Share Email Print
cover

Proceedings Paper

Sgraffito simulation through image processing
Author(s): Roberto A. Guerrero; Francisco J. Serón Arbeloa
Format Member Price Non-Member Price
PDF $14.40 $18.00
cover GOOD NEWS! Your organization subscribes to the SPIE Digital Library. You may be able to download this paper for free. Check Access

Paper Abstract

This paper presents a tool for simulating the traditional Sgraffito technique through digital image processing. The tool is based on a digital image pile and a set of attributes recovered from the image at the bottom of the pile using the Streit and Buchanan multiresolution image pyramid. This technique tries to preserve the principles of artistic composition by means of the attributes of color, luminance and shape recovered from the foundation image. A couple of simulated scratching objects will establish how the recovered attributes have to be painted. Different attributes can be painted by using different scratching primitives. The resulting image will be a colorimetric composition reached from the image on the top of the pile, the color of the images revealed by scratching and the inner characteristics of each scratching primitive. The technique combines elements of image processing, art and computer graphics allowing users to make their own free compositions and providing a means for the development of visual communication skills within the user-observer relationship. The technique enables the application of the given concepts in non artistic fields with specific subject tools.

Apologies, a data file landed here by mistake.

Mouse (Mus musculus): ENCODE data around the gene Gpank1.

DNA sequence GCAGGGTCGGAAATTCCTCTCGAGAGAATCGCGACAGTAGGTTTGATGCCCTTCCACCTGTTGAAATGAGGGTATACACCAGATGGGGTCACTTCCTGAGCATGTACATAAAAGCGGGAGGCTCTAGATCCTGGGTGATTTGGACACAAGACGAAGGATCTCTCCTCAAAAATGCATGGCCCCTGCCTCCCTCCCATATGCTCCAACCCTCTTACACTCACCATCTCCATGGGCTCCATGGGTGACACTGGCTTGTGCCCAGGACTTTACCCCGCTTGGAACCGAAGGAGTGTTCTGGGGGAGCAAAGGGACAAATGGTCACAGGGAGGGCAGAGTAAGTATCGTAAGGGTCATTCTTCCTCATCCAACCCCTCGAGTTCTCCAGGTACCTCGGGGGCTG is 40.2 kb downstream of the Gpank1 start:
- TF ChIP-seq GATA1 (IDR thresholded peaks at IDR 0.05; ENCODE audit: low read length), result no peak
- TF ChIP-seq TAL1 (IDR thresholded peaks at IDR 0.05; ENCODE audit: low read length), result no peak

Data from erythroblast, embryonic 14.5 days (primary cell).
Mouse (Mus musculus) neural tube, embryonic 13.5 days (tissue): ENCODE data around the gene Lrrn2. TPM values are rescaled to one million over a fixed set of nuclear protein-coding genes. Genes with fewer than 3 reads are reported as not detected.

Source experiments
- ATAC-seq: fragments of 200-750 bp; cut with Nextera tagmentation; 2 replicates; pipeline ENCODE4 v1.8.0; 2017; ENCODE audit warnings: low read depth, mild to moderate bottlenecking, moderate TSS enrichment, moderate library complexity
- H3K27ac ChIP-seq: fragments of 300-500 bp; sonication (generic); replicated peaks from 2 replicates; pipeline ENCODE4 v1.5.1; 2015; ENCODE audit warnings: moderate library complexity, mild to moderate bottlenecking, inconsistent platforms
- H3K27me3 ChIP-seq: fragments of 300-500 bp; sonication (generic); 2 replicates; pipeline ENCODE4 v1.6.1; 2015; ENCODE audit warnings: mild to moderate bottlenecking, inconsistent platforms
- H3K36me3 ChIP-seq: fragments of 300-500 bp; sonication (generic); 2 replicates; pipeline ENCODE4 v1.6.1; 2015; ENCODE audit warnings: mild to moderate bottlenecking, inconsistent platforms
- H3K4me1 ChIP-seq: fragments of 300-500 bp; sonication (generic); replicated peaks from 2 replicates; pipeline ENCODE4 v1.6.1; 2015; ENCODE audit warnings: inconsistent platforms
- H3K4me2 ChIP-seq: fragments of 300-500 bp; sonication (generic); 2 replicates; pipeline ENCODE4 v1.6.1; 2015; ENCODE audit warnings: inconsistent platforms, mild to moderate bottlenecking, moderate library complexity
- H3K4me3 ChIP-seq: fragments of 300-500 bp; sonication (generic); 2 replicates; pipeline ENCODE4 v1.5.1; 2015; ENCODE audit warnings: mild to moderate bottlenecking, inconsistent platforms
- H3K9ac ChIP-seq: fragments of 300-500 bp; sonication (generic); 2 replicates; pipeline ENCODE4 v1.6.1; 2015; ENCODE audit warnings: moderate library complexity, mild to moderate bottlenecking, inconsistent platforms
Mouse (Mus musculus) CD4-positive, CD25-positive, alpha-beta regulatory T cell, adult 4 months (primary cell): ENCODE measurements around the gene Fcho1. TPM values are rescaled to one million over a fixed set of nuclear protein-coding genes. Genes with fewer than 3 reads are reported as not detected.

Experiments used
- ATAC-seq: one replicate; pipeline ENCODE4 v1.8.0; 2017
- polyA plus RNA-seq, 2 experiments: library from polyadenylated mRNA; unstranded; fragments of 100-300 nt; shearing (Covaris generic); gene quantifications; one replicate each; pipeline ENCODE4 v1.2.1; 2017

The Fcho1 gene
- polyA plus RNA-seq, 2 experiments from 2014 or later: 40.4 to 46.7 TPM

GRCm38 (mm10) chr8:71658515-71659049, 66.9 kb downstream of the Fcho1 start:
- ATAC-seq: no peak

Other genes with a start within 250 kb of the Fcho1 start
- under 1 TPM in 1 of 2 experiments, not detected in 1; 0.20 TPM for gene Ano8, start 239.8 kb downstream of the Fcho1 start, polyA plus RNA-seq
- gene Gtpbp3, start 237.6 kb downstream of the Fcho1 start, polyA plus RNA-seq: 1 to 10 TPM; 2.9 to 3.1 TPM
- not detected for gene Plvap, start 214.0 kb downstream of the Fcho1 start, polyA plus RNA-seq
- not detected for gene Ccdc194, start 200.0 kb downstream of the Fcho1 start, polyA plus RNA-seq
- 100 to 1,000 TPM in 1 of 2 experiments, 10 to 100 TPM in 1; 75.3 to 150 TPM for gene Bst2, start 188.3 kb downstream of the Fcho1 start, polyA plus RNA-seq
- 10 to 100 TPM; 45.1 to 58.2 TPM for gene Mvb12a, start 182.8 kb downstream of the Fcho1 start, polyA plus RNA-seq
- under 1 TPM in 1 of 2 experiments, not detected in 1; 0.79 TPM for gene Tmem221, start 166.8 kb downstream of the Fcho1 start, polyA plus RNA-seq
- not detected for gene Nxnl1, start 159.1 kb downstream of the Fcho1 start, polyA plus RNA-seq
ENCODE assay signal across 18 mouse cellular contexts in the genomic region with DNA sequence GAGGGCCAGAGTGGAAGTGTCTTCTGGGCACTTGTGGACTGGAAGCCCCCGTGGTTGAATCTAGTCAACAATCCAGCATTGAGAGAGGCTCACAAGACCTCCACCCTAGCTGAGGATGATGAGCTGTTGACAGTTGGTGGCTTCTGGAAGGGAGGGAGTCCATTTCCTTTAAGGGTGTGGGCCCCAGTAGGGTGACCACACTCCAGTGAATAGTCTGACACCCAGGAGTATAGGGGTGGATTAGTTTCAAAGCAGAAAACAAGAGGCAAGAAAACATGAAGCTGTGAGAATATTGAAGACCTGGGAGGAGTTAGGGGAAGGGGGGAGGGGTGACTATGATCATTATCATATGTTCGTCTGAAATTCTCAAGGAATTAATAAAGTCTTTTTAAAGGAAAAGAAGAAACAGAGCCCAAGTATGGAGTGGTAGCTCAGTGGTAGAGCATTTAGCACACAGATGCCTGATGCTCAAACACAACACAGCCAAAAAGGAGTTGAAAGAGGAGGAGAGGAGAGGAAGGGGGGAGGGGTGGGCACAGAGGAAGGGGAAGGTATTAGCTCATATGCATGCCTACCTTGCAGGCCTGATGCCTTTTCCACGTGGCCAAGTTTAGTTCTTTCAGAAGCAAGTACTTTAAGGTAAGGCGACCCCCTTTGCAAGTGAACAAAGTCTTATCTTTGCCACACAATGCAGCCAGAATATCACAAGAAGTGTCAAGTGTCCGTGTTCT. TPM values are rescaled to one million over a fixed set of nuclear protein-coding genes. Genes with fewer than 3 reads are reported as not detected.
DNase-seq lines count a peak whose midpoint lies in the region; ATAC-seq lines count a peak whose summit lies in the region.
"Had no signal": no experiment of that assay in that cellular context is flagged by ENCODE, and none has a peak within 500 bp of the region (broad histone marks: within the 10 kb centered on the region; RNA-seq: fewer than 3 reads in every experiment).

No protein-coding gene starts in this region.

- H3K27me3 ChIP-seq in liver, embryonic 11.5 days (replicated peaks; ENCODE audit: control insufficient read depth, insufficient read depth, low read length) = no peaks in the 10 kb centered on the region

Paper Details

Date Published: 30 September 2011
PDF: 9 pages
Proc. SPIE 8285, International Conference on Graphic and Image Processing (ICGIP 2011), 82851U (30 September 2011); doi: 10.1117/12.913452
Show Author Affiliations
Roberto A. Guerrero, Univ. of San Luis (Argentina)
Francisco J. Serón Arbeloa, Univ. of Zaragoza (Spain)


Published in SPIE Proceedings Vol. 8285:
International Conference on Graphic and Image Processing (ICGIP 2011)
Yi Xie; Yanjun Zheng, Editor(s)

© SPIE. Terms of Use
Back to Top